11/15/2021

Recharging as a Team

Season 2, Ep. 18
For those of us who continue to work remotely as a result of the COVID-19 pandemic, we’ve come to enjoy the flexibility that comes from it. But for many of us, there’s also a flip side: seemingly endless Zoom calls, lack of socializing, and an all-around feeling of burnout. In this episode, we speak with Scott Domann, Chief People Officer of Calm, the software company behind one of the leading mindfulness and meditation apps, about how the company is working hard to make sure its own employees benefit from Calm’s wellness philosophy.Domann joined Calm as the first CPO in July 2020, overseeing people, learning, development, recruitment, and operations. Domann, who holds a master’s degree in psychology and industrial organization from NYU, previously led HR teams at Honey, Netflix, Spotify, and Facebook. In his work, Domann strives to create corporate cultures founded in inclusion, creativity, and positive action, and to raise the bar for building world-class teams.In this episode, he discusses the mindfulness practices that he has picked up since he began working at Calm, why having a high emotional quotient is so important, and the tools that Calm offers to help people develop a mindful leadership style. He also shares steps that HR leaders can take to promote a culture of wellness in their companies, and how admitting, “I don’t know,” can be a powerful management tool.Some Questions Asked:What was it like to become CPO so early in the pandemic and lead people through a time of transition while you yourself were onboarding?Was this your first time working remotely?Can you tell me how Calm for Business works?In This Episode, You Will Learn:The mindfulness practices that Calm incorporates into its companywide daily routine.How Calm implemented mental health days, so everyone on the team could recharge at once.How HR leaders at companies that are new to talking about mental and emotional well-being can start the conversation.Links:Scott Domann - LinkedInCalm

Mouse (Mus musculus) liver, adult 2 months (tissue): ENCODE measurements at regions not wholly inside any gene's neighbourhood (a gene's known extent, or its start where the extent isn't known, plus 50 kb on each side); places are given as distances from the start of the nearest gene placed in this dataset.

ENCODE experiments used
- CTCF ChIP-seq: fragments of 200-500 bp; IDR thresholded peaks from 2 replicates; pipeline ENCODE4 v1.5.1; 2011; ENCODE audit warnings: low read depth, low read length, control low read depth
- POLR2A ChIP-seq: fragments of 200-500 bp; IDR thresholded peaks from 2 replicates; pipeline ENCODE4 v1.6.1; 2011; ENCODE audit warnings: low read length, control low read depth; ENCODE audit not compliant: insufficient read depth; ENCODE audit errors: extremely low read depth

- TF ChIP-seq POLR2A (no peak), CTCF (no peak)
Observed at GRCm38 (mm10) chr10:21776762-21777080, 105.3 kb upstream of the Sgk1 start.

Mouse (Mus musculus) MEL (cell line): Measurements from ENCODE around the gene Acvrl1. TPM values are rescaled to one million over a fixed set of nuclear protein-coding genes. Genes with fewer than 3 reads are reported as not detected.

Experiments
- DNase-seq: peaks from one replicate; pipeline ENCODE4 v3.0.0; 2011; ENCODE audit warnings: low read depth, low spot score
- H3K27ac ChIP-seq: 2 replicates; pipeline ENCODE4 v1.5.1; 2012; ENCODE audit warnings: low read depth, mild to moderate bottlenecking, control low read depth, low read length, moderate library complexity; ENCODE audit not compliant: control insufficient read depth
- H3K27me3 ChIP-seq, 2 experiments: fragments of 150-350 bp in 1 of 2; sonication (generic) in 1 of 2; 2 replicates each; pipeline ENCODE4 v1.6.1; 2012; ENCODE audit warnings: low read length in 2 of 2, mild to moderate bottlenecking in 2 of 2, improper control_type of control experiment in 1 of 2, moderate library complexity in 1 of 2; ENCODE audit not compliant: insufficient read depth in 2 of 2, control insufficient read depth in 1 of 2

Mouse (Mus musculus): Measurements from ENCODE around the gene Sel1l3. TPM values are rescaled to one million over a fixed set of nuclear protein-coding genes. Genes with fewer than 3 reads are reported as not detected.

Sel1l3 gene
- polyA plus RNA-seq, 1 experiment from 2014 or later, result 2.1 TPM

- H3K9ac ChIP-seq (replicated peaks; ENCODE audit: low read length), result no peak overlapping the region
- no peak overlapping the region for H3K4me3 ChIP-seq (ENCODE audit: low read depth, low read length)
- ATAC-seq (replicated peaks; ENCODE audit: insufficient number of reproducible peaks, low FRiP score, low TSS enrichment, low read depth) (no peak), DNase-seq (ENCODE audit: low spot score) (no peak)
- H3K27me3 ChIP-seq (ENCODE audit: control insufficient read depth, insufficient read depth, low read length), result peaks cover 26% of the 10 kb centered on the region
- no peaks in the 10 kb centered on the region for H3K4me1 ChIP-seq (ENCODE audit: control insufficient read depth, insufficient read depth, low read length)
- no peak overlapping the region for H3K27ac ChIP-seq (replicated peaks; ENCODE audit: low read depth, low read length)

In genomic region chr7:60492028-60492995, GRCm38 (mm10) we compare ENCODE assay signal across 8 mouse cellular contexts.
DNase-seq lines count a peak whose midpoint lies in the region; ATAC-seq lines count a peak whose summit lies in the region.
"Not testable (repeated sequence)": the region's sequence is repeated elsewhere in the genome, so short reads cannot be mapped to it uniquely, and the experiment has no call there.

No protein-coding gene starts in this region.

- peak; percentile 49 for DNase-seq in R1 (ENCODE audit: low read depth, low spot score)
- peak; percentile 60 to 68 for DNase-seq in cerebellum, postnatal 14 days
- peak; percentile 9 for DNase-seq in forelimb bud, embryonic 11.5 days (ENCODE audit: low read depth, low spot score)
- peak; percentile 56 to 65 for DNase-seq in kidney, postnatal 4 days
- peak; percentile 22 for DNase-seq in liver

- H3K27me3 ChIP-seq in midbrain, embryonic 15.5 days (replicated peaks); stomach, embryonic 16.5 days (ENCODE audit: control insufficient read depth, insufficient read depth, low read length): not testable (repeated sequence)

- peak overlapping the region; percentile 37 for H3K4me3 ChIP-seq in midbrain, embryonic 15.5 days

11/1/2021

Preserving Community and Retaining Talent in Challenging Times

Season 2, Ep. 17
The COVID-19 pandemic forced massive changes to many aspects of our everyday lives, but few things were affected more than the way we shop for and obtain our food. In this episode, we speak with Mike Theilmann, CHRO of food and drug retailer Albertsons Companies, about how COVID-19 encouraged the company to work toward greater efficiency and spend more energy retaining and engaging their employees.Theilmann has more than 25 years of global experience across retail, hospitality, consumer goods, and venture capital. As CHRO of Albertsons, he leads diversity and inclusion, talent development, acquisition and engagement, and learning and capability development across all areas of business. He holds both Bachelor of Science and Master of Science degrees in physics from Gustavus Adolphus College and University of Nebraska-Lincoln, respectively.Theilmann shares just how critical grocery employees are as frontline workers, the ways Albertsons is working to retain its employees, and why he focuses so much of his effort on talent. He also discusses how the competency model helps evaluate transferable skills and talent among employees, and tells us the one piece of advice he would give other retail HR leaders.Some Questions Asked:You majored in physics in college. How did you wind up in human resources?What kinds of technologies are you using, and how are they improving the candidate experience?What are some of your predictions for how food delivery and the grocery business in general are going to change in the next few years?In This Episode, You Will Learn:How Albertsons is combatting the so-called war for talent.The major opportunity that the COVID-19 pandemic presented for Albertsons Companies to step up their efficiency.How Albertsons HR is working closely with the company’s communications team to ensure that everyone is on the same page.Links:Mike Theilmann - LinkedInAlbertsons Companies
10/18/2021

How One Brand Can Impact a Wider Industry

Season 2, Ep. 16